Well I survived and plenty of fun was had. A really enjoyable evening with a few lovely people, a wonderful day and night away with Justin in Oxford staying at a fantastic hotel called the Old Parsonage, and a new toaster! Don't ask me why but I've fancied a 4 slice chrome Dualit toaster for years, and I thought my fortieth was the ideal time to ask for one, and my siblings came up trumps and did me proud. I received many other wonderful gifts. One of Justin's gifts is a balloon ride over London which I can't wait to go on later in the year. Me scared? - never.

Another gift was the 1963 civil defence handbook 'advising the householder on protection against nuclear attack'. So I must go and fill as many boxes and bags as I can with earth, paint all the windows white and take down a couple of doors. Wish me luck.

Before I go a wonderful quote from one of my birthday cards, attributed to the actor Richard Harris. 'I'm a member of a new group called alcoholics unanimous. If you don't feel like a drink, you ring another member and they come over to persuade you'

Wednesday, 15 April 2009

On the Turn

I'm sure the last time I looked I was about 28 in years and waist, but no, I am mistaken because the strangest thing is happening - I'm turning 40. I know what you're thinking, and yes I do only look about 17 (stone maybe).

Just to be on the safe side I have just dug out my birth certificate. Ivy Ollett registrar of births and deaths confirms that i was born in the district of Warwick and Leamington on seventeen April 1969 - so it must be true. Actually I know a bit more detail than that. Going through mum's things recently I came across a whole lot of stuff from the olden days; things we had done at school, mother's day cards we had sent her, a very sweet bidding prayer I wrote at primary school about being nice to disabled people 'the disabled', but also the card they gave her recording my birth details.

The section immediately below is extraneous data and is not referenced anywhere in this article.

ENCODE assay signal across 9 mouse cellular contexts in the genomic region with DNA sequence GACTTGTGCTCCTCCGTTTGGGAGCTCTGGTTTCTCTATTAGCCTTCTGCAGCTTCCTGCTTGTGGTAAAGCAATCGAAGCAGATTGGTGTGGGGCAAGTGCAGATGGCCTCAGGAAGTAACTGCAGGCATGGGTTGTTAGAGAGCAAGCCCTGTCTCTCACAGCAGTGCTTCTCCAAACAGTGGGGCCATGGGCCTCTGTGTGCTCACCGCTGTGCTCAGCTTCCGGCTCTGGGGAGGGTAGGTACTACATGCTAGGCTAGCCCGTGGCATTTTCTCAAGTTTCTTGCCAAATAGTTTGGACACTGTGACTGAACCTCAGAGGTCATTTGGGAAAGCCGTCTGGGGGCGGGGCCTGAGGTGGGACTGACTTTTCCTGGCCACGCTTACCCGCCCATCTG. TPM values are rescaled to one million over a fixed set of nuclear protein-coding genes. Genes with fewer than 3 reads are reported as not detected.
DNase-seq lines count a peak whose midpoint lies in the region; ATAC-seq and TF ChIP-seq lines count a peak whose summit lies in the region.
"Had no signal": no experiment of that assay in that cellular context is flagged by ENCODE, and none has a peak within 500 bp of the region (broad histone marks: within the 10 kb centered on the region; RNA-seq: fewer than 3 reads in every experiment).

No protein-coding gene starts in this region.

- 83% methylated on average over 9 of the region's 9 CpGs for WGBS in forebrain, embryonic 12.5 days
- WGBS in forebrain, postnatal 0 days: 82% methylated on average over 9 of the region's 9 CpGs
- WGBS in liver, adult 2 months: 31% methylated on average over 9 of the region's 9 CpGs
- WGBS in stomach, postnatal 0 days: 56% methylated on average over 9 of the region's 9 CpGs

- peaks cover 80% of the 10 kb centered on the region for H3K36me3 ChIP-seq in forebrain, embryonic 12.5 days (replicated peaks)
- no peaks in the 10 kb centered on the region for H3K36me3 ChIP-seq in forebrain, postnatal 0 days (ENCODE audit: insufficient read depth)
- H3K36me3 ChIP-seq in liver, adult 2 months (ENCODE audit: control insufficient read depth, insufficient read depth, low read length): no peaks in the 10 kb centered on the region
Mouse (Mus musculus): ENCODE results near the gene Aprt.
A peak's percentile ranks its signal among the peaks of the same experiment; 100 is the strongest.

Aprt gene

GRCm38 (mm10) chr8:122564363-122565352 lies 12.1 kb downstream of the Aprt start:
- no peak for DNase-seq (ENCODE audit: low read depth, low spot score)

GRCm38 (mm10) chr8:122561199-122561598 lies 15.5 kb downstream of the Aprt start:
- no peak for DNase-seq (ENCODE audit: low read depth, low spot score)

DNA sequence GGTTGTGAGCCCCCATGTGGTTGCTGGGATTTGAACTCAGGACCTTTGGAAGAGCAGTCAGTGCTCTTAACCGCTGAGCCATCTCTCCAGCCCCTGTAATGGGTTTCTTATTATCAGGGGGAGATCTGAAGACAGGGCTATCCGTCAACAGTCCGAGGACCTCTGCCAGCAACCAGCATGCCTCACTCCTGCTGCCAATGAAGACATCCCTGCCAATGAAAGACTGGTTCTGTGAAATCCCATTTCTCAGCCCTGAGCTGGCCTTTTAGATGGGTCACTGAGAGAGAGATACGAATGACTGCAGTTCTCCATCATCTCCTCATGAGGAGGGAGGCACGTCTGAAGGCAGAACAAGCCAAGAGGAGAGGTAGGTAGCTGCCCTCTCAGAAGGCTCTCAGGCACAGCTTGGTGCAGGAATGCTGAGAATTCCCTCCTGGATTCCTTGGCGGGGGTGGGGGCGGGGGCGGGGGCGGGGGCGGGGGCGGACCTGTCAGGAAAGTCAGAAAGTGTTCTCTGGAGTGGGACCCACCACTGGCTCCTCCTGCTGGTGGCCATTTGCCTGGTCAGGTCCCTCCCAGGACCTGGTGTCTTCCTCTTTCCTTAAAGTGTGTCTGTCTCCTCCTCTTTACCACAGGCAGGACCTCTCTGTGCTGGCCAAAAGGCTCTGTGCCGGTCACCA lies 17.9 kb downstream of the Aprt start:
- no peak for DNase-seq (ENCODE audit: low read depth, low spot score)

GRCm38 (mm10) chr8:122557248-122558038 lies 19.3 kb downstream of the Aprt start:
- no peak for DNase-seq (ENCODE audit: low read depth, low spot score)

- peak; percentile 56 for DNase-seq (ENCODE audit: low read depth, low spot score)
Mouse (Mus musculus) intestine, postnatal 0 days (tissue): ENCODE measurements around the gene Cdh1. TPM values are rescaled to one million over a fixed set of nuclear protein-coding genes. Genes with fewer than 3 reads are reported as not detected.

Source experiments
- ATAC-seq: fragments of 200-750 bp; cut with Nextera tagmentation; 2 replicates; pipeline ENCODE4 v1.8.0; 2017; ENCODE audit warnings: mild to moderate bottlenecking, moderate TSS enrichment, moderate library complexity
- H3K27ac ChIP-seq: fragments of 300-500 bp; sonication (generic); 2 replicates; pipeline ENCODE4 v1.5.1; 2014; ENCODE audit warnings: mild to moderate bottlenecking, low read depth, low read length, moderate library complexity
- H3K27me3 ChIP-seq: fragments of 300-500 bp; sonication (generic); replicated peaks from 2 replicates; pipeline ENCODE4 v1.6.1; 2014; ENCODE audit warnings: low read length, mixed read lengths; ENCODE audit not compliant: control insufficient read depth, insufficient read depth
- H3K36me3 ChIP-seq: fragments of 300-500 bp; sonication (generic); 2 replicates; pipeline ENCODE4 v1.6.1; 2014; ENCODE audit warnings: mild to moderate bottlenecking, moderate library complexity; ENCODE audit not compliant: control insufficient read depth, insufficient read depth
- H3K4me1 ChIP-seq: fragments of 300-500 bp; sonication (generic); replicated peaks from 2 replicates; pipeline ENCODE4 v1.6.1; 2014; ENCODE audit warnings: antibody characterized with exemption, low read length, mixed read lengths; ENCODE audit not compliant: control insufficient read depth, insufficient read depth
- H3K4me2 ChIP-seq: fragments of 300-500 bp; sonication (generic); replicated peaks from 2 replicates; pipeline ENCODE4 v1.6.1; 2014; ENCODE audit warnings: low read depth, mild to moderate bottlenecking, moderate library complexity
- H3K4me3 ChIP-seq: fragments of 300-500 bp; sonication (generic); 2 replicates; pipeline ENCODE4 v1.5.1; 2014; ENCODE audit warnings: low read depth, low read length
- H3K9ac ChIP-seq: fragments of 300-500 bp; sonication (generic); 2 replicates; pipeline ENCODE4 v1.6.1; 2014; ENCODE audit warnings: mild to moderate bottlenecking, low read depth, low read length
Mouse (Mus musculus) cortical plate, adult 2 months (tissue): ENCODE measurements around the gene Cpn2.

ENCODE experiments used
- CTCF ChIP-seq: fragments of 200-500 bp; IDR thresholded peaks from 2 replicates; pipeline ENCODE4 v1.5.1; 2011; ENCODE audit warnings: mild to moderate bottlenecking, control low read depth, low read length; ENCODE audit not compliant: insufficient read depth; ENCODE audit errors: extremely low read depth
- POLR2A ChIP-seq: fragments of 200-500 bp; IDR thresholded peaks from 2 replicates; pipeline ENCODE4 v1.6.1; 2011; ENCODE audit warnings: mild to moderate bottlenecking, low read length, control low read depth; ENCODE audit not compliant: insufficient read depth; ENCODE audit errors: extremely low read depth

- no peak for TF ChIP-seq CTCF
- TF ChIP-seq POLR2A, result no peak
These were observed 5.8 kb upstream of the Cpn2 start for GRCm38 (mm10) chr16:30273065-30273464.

So legend would have it that I was born at 9.23 am and weighed in at a middling 7lbs and 3ozs. My blood group is A rh + and I am male. So i think based on that, and the certificate, we can safely say that the day after tomorrow I will be forty!

So what now? Well aren't you supposed to have a mid life crisis? I do have a mini crisis every night trying to choose the next bottle from the cellar - does that count? Or I think you can buy a sports car or run off with a blond girl in a yellow bikini. Now I could manage the sports car at a push but the others - well if you don't mind, I'll pass.

But I think evaluation and thinking through are good, and what with mum passing as well there is plenty of scope for using the time wisely, as we should all do from time to time, to sit down and think. I'm hoping if I think hard enough I'll wake up retired in a big house on the Cornish coast.

I've asked mum to try and send me a Golf for my birthday. We think it was her who made social services up what they are giving towards my Gran's nursing home place, so she's obviously got influence in high places. I bet they have good antiques in heaven. I think I need a car more suited to my age and style, something that will take some furniture in the back, and overtake at excessive speeds.

Actually I'm looking forward to my middle class middle age - I think it will suit me well.



Tuesday, 7 April 2009